Table 1
Table 1
Mean values of BMI, blood pressure, triglycerides, HDL, LDL, glucose and insulin in survivors of childhood ALL with and without metabolic syndrome
Table 2
Table 2
Comparison of metabolic syndrome parameters between ALL survivors who received chemotherapy with cranial radiation (group1) and those who received chemotherapy alone (group 2)
BMI was positively correlated with systolic and diastolic BP (0.545, 0.651, p < 0.001), fasting insulin (0.728, p < 0.001), serum triglycerides (0.384, p = 0.004) and blood sugar (0.037, p = 0.791) whereas it was inversely correlated with HDL-C (-0.020, p = 0.885). HOMA index was positively correlated with serum triglycerides (0.543, p ≤ 0.001), systolic and diastolic BP (0.348, p = 0.01 and 0.368, p = 0.06 respectively), insulin levels (0.914, p < 0.001) and blood sugar (0.398, p = 003).
ALL is the most common childhood malignancy.1 With current chemotherapy regimens, prolonged survival is anticipated in approximately 80% of patients.3 However, treatment of ALL has a number of long-term sequels including obesity, the metabolic syndrome, secondary malignancies, cardiotoxicity, growth and puberty disorders, and educational and psychological dysfunction. Our results indicate an increased frequency of metabolic syndrome in long-term survivors of childhood ALL. Obesity was observed in one forth of children and adolescents previously treated for ALL. Nearly 3/4 of obese patients had metabolic syndrome. The metabolic syndrome was present very early after completion of ALL therapy.
The prevalence of both the metabolic syndrome and its components may influence by differences in genetic background, dietary habits, levels of physical activity, population age and sex structure and levels of over and under-nutrition.16 In the developing countries, the overall prevalence of the metabolic syndrome in healthy children and adolescents based on modified ATP III criteria ranges between 2.2-14.1%.1720 The prevalence of metabolic syndrome was higher in overweight and obese children in this study as was reported by Goodman and crutz.12,21 In Kourti et al study the metabolic syndrome prevalence in young ALL survivors was 5.76%.22 This rate is much lower than the overall metabolic syndrome prevalence of Trimis et al16 patients (11%). However, Trimis et al found that this rate was higher in patients who received combination of chemotherapy and cranial irradiation (22%) versus chemotherapy alone (8%).6 In contrast, in our study the overall prevalence of metabolic syndrome was found quite high (20%). Whether differences in genetic predisposition or mode of treatment can explain this needs further investigation. Likewise, in our study the prevalence of metabolic syndrome was higher in patients who received combination of chemotherapy and cranial irradiation versus chemotherapy alone.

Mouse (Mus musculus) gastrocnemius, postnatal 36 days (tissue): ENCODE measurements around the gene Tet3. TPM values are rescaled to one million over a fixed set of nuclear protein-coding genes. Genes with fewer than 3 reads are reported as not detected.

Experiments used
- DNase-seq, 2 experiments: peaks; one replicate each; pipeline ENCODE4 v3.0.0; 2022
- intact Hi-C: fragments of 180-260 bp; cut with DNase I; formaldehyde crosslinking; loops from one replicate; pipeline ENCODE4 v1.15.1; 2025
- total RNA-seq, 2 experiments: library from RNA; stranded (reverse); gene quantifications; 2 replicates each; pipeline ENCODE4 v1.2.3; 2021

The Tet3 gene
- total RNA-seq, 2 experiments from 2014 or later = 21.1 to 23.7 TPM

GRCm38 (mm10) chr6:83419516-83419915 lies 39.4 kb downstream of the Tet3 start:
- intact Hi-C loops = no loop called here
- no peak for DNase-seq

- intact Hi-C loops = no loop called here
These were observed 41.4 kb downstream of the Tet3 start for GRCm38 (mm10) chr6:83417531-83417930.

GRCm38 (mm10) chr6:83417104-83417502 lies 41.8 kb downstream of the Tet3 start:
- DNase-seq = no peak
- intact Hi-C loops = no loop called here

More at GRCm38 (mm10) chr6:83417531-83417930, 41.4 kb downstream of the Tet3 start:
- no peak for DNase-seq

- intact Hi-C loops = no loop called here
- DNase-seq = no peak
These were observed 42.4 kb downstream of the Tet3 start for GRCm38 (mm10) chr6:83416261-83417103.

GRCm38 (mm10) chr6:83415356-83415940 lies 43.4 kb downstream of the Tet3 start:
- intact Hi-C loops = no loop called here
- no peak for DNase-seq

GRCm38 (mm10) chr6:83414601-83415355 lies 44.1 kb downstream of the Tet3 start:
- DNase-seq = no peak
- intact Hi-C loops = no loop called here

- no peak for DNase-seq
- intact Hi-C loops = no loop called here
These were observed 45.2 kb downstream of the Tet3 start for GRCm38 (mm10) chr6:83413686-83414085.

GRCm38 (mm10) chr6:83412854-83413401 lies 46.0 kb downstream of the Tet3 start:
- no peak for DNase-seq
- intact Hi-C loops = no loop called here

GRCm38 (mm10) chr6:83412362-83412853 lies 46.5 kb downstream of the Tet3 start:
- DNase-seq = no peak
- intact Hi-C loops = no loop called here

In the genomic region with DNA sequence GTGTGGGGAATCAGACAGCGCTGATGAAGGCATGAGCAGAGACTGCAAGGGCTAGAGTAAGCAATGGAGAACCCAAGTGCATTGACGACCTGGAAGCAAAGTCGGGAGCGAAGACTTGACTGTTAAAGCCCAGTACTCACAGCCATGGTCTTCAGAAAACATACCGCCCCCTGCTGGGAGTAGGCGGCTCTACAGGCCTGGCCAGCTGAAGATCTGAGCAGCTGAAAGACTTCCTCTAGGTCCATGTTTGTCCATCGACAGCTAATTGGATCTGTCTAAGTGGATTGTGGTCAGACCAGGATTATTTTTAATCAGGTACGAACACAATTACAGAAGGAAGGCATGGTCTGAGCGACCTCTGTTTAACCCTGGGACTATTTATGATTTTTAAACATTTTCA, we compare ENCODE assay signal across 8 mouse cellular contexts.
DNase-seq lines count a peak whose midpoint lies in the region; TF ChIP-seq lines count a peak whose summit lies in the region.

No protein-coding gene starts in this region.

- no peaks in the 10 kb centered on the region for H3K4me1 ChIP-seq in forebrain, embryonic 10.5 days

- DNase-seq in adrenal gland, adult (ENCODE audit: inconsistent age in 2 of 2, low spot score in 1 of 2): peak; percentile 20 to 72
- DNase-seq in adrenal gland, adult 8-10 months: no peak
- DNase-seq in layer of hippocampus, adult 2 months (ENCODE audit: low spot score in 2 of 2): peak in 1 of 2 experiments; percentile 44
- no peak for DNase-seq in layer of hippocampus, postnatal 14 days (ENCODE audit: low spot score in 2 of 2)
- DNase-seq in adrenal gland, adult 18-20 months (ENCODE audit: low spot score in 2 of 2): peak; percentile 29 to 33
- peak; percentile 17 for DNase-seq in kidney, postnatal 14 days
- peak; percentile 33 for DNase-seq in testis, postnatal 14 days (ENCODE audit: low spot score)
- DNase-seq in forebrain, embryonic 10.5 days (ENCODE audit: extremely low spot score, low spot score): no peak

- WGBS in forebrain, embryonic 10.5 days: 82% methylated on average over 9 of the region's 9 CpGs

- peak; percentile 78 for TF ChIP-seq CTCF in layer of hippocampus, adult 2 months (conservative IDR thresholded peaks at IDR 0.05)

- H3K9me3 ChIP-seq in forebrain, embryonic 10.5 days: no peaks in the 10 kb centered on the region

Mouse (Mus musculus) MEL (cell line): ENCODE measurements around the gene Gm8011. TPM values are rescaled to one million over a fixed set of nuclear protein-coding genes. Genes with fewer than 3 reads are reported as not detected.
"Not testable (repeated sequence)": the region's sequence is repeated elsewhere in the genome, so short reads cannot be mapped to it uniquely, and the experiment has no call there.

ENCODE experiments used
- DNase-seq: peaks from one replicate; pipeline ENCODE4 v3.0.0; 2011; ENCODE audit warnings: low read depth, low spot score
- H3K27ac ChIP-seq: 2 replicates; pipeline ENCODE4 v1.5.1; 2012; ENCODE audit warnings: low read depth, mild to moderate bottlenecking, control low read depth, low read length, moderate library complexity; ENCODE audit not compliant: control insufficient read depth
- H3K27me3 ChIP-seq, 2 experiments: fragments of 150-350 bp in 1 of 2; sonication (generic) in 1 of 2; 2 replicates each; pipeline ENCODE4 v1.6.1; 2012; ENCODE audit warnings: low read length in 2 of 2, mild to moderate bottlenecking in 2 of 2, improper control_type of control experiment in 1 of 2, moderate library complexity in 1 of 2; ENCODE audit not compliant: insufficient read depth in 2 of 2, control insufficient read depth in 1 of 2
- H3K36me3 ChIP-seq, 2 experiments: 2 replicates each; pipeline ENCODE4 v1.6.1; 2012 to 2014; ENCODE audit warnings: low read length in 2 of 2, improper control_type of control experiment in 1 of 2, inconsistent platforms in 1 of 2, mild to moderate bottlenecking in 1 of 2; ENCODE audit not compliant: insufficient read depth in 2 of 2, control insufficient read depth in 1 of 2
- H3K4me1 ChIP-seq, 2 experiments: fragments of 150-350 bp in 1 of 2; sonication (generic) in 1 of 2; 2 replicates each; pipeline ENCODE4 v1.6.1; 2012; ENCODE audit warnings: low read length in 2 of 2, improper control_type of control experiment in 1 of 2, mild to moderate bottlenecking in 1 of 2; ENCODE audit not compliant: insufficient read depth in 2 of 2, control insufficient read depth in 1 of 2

Obesity is a well known adverse consequence of ALL and an unusually high proportion of survivors are overweight and obese.6,22 Children treated for ALL gain weight from the time of diagnosis and it continues well beyond the end of treatment.23 A number of risk factors predisposed the patients to excess weight gain, including a low BMI standard deviation score at diagnosis, younger age at diagnosis, gender, cranial radiotherapy and reduced total energy expenditure secondary to reduced habitual physical activity.2224 Our results are in accordance with other studies that documented an increased prevalence of obesity in the initial years of follow-up among survivors of child-hood ALL.
It was shown that GH deficiency was strongly associated with cranial radiation treatment in young ALL survivors who presented with an abnormal pattern of serum lipids and obesity.6,25 Abnormally low GH was also associated with higher fasting insulin, and higher HOMA index.26 In our study, nearly one forth of children who received cranial radiotherapy developed metabolic syndrome. One of the limitations of this study is the lack of control group. In addition, we did not measure the GH level.
In Talvensaari study,13 a higher fasting plasma insulin level was seen in survivors of child-hood cancer than compared to a control group. In the present study, fasting plasma insulin level was significantly higher in children with metabolic syndrome than those without. Hyperinsulinemia in the survivors of ALL may be partly due to obesity and partially secondary to hepatotoxic effect of chemotherapy. Synthesis of insulin-like growth factor binding protein-1(IGFBP-1) and sex hormone binding globulin (SHBG) in the liver has been shown to be regulated by insulin and hyperinsulinemia is associated with reduced levels of these proteins after chemotherapy.27,28 Obesity is a strong independent risk factor for insulin resistance.13 In our study, insulin resistance was detected in nearly 3/4 of survivors with metabolic syndrome and all of them were obese.
In conclusion, metabolic syndrome in survivors of childhood leukemia in Iran is not uncommon. Nearly all of the obese patients had metabolic syndrome. Early identification of metabolic syndrome among survivors of childhood leukemia can reduce the risk of cardiovascular morbidity and mortality. Weight control and regular physical exercise should be emphasized in their follow-up.
Authors‘ Contributions
NR carried out the design and coordinated the study, participated in most of the experiments and participated in manuscript preparation.
AAz provided assistance in the design, coordinated the study and prepared the manuscript.
AAm provided assistance in the design and experiments and data collection.
AM provided assistance in the design and experiments and data collection.
MH provided assistance in the design and experiments.
PR provided assistance in the statistical issue of the research.
All authors have read and approved the content of the manuscript.
Footnotes
Conflict of Interests
The authors have no conflicts of interest.